Rick passed away shortly after our fiftieth anniversary.  They didn’t allow me to be with him that day.  He had developed Alzheimer’s, and being blind they didn’t trust me to take care of my own husband.  Instead they trundled him to a nursing home, far away from me, where he died in his sleep one night.  I don’t know if Rick ever remembered who I was.  I had wanted to be there in the end, to be with him…and in the hopes that Samael would be there, waiting for me.  I had wanted to apologize to him.  To admit to him that after all these years, I knew I had been wrong.  But my children hadn’t allowed me to go to him.  They thought it would have been too much for me to be there in Rick’s last moments.

 

The indignity of old age is that one can’t force their children into submission any longer.  Not when they are grandparents in their own right.  And so I waited, at the house of my eldest daughter, waited for the day when finally Samael would come to me, as he came to everyone.  My days moved by patiently, grandchildren, great-grandchildren, more funerals than weddings, birthdays.  I had passed my own 87th.  I accepted the gifts, the well wishes, and waited, patiently for Samael to arrive.

 

It was evening when he came.  I was on my daughter’s back deck, enjoying the last lovely evening of summer, a warm breeze on my parchment cheeks, the mild sunshine I hadn’t seen in decades.  Roses bloomed out there, and their scent mingled with the lily and lilac that was as familiar to me now as the sound of my grandchildren’s laughter.

 

He didn’t appear to me, not at first, but I could feel him, waiting behind me.

 

“Hello, Kathleen,” his voice was soft and low, full of sadness and longing.  His fingers brushed against my wrinkled cheeks, his lips glided against my brow.  It was so welcome that sensation of my old, familiar friend, that for a moment I basked in it, the feel of him, and the smell of him, knowing that he had returned at last.

 

“I’m sorry, Samael, I’m so sorry,” I whispered, tears leaking out of my aged eyes.  “I shouldn’t have blamed you for Angela, I’m sorry.”

 

“Kathleen,” he whispered gently in my ear, “I forgave you before you even grew angry with me.  How could I not, my love?”  I felt him tip my face up, to look at him as he stood before me.

 

I couldn’t breath, he was so beautiful, they say his name meant “bitter cup”, or “poison”.  But there was nothing vile about him.  He stood before me, an archangel in all of his majesty, tall and terrible, so bright I could barely stand seeing him.  Around him showed the aura of what he was, the glowing brilliance of the divinity that marked him as the powerful, awful being known as Samael, an Archangel of God.

 

He was as naked as an angel could ever be, I suppose, hiding nothing from me.  And I could somehow stand it without losing my mind.

 

“You know why, my love,” he chuckled, his eyes, once dark, now glowing with silver fire as he smiled down on me.  “It’s because you are not mortal any longer.”

 

That made sense.  “Oh,” I replied absently, realizing for the first time that I wasn’t resting on the chaise lounge on my daughter’s deck.  I was standing before him.  And despite the brilliant, blinding presence that encompassed him, it wasn’t just Samael that I was seeing.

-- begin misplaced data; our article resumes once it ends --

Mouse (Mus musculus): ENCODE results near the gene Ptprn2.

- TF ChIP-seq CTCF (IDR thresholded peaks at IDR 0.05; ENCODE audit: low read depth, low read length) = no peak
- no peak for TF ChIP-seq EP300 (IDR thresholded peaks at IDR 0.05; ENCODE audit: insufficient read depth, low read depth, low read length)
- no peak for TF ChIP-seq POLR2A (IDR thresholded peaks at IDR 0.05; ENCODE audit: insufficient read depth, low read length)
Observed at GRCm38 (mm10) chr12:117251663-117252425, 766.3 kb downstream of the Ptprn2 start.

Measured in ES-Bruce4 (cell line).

It was everything, all of creation, in bright, vivid colors.  Just like I had seen them as a child, so long ago.

 

“Have I died,” I murmured in awe, just as I did when I was still just a girl, and he first came to my bedside, so long ago.

 

“This time, yes,” Samael replied, bemused.  “I do not think you can give me anything to save you this time, Kathleen.”

 

“That’s all right,” I assured him, laughingly spinning to face him, this lovely, divine creature.  “You’ve given me so much already.  A life perhaps that I should never have had?”

 

“Perhaps…or perhaps it was the will of the one you should always have it.”  Always with the will of the One, I smiled.  It was maddening.

 

“And it is not for any of us lesser beings to understand,” Samael’s smile nearly outshone the fading sun.  “Kathleen, I have waited for a long time for you to be with me.  Are you ready to leave this place, to see those you love?

 

To see those I loved?  My heart nearly sang with the idea of it.  Seeing them, really seeing them.  My parents whose faces were locked forever in the memory of a child, my husband whose features I only knew from fevered fingers playing across them in the heat of passion.  My daughter, my darling Angela, who died before I could even hold her, kiss her, get to know her.  I could see them all…really see them.

 

And Samael, whose face was now fully revealed, and just as comforting to me as it had been all of my life.  Bright and brilliant and shining in the eyes that I had forgotten I had.  Or at least the eyes that had been, up to this point, veiled, waiting for the moment when I would understand all of the things that my keen observation saw.

 

Samael held out his hand to me, gleaming and shining, surrounded with shimmering, fiery light.  “Come along, Kathleen.”

 

Without hesitation, I took it, my heart full and my eyes wide.  “I’m ready to go now, Sam.”

 

About the Author

Jennifer K Wolfe

A minister’s daughter raised on a steady diet of science fiction, fantasy, and classic literature, Jennifer Wolfe grew up in Virginia and Missouri before settling down in Monrovia, California, just outside of Pasadena. Giving up on a music degree, she now holds a Bachelor of Arts degree in History from UCLA in Los Angeles, and currently is working on a Master of Arts degree in Theology from Fuller Theological Seminary in Pasadena. A lover of all things historical, Jennifer loves to read, write, cook, and obsess on American football.
Copyright (c) 2008 Drops of Crimson. All rights reserved.